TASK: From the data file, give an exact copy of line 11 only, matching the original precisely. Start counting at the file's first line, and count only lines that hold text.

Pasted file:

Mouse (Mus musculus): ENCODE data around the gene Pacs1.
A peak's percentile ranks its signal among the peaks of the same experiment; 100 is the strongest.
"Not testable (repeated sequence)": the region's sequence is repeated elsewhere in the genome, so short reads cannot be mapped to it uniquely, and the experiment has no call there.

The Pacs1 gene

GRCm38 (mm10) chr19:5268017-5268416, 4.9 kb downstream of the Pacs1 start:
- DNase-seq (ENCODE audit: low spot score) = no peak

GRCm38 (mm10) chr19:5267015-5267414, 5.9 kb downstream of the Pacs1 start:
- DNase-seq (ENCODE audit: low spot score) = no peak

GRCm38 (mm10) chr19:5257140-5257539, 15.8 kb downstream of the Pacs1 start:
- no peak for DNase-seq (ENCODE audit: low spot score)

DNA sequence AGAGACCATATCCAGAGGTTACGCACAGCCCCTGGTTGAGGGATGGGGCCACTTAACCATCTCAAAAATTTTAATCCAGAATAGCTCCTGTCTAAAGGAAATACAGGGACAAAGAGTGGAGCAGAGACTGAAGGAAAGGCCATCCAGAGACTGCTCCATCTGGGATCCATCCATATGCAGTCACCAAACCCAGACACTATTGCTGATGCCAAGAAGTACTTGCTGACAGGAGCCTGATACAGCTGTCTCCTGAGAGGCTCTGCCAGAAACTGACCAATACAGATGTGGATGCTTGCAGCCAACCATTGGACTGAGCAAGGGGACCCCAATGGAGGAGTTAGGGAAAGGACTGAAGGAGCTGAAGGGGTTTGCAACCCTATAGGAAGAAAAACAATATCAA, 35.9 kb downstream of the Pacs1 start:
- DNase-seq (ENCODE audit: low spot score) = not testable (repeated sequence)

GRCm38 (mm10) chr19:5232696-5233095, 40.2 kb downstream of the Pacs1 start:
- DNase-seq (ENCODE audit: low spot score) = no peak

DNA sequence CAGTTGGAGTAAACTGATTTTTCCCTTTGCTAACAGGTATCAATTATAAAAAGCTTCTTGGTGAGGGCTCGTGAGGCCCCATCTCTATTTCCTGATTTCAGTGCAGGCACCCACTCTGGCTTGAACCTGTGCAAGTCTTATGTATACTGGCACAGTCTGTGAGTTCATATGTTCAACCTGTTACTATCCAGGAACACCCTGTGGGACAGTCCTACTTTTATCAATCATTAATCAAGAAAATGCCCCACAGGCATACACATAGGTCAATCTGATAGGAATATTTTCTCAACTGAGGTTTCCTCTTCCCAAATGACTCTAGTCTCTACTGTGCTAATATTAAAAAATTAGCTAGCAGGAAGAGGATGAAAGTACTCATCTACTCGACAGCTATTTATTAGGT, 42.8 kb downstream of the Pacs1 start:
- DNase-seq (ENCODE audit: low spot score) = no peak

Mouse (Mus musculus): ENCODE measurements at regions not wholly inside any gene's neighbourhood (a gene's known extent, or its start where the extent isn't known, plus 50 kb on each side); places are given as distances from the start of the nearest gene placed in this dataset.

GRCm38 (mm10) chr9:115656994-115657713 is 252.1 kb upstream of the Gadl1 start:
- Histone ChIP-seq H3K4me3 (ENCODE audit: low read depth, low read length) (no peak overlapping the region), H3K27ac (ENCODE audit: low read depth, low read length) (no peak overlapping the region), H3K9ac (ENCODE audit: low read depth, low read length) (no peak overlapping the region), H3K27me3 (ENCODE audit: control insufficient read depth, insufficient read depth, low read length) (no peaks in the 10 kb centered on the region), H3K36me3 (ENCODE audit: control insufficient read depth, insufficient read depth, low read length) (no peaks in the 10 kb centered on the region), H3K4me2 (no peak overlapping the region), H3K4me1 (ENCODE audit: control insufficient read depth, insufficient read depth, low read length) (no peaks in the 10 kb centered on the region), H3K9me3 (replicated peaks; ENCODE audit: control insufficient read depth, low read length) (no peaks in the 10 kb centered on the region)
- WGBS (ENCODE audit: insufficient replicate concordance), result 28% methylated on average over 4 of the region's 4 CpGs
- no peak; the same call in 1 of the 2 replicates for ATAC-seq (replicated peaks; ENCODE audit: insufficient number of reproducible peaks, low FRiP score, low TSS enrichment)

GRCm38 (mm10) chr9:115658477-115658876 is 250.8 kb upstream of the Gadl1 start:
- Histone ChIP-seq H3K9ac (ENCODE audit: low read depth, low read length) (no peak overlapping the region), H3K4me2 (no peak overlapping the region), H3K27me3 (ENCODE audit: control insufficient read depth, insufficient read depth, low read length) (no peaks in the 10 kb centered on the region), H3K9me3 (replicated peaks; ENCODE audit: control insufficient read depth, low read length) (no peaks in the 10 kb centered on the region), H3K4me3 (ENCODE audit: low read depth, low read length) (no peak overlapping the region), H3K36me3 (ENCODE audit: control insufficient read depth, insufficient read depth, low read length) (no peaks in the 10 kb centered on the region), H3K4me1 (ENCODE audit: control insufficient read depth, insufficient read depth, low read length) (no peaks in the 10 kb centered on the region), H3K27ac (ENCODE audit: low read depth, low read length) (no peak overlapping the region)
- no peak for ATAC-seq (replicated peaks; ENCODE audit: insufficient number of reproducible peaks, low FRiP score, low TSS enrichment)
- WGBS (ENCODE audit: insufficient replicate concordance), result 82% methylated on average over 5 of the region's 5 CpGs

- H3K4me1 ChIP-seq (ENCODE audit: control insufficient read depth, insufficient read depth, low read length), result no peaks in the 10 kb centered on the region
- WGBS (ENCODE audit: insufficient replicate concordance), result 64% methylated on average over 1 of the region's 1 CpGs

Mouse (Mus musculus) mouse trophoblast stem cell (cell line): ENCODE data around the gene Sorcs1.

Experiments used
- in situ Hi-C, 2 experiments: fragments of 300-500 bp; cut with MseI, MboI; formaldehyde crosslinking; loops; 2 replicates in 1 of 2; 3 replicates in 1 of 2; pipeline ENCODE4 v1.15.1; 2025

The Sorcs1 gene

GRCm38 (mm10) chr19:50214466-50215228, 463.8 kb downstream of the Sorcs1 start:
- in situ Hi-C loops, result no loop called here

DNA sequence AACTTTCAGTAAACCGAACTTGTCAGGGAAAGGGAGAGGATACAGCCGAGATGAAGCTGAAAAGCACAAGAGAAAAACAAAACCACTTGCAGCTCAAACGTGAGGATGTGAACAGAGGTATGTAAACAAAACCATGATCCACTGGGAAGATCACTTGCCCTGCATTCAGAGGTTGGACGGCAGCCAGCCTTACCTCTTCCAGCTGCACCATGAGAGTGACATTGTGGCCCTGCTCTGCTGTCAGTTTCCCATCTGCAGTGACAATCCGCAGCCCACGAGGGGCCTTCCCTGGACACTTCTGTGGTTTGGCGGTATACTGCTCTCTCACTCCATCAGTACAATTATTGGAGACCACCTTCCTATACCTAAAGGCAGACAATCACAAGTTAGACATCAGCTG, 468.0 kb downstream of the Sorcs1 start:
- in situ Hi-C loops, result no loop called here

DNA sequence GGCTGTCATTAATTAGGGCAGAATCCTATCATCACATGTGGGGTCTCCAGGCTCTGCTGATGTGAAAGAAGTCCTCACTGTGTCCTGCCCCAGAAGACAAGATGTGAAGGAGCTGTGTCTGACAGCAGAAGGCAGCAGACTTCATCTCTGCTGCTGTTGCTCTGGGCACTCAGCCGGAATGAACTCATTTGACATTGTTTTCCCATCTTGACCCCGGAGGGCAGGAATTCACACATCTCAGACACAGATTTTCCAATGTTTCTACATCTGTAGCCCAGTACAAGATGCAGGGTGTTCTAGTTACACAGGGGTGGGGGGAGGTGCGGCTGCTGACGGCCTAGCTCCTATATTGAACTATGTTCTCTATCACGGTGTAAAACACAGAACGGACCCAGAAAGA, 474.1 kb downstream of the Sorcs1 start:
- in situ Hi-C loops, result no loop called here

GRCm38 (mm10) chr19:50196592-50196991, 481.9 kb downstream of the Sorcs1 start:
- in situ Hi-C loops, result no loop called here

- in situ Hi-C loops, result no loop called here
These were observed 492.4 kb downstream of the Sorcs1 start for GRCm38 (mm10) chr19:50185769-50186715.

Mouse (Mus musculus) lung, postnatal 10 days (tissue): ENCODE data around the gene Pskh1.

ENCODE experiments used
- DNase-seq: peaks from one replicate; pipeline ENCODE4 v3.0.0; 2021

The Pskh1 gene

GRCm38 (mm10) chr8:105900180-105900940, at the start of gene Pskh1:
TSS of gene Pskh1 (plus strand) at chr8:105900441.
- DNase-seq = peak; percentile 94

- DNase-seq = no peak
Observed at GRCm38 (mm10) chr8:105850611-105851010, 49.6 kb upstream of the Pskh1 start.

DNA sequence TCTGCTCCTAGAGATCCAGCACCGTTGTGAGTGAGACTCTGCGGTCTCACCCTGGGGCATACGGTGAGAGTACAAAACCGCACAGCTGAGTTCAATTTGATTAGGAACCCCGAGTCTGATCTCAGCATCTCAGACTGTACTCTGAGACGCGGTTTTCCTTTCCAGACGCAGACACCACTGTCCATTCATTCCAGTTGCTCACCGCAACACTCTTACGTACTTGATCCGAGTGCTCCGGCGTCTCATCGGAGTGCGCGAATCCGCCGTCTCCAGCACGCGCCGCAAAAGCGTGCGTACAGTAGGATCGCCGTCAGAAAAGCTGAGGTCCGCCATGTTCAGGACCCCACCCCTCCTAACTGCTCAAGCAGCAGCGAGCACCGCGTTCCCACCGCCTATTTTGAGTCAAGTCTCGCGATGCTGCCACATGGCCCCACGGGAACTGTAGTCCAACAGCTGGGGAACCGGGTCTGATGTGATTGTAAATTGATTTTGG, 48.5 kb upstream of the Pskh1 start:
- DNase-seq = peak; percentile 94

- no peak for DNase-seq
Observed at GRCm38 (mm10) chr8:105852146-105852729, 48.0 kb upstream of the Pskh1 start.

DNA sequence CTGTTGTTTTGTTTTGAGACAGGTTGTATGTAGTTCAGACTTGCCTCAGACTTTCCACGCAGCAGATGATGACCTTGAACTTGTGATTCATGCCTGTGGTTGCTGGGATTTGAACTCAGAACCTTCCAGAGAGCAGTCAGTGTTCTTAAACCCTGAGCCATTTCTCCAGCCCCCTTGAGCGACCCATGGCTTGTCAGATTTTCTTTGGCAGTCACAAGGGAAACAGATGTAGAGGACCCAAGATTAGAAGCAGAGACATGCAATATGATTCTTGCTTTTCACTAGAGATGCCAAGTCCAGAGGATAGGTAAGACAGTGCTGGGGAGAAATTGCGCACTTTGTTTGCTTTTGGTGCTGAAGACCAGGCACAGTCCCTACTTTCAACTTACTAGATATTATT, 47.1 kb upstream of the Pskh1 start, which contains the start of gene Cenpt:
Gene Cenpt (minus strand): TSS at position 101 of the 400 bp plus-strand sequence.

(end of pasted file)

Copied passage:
DNA sequence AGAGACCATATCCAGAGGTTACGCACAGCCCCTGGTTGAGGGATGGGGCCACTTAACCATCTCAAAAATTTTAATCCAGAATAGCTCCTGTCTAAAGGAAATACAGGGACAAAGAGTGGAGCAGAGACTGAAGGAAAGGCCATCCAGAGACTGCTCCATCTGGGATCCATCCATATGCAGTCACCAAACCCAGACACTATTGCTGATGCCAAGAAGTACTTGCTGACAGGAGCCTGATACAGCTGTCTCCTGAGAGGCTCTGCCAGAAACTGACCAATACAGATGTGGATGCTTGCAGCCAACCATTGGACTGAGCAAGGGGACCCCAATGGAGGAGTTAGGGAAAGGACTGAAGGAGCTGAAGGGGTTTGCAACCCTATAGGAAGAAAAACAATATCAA, 35.9 kb downstream of the Pacs1 start: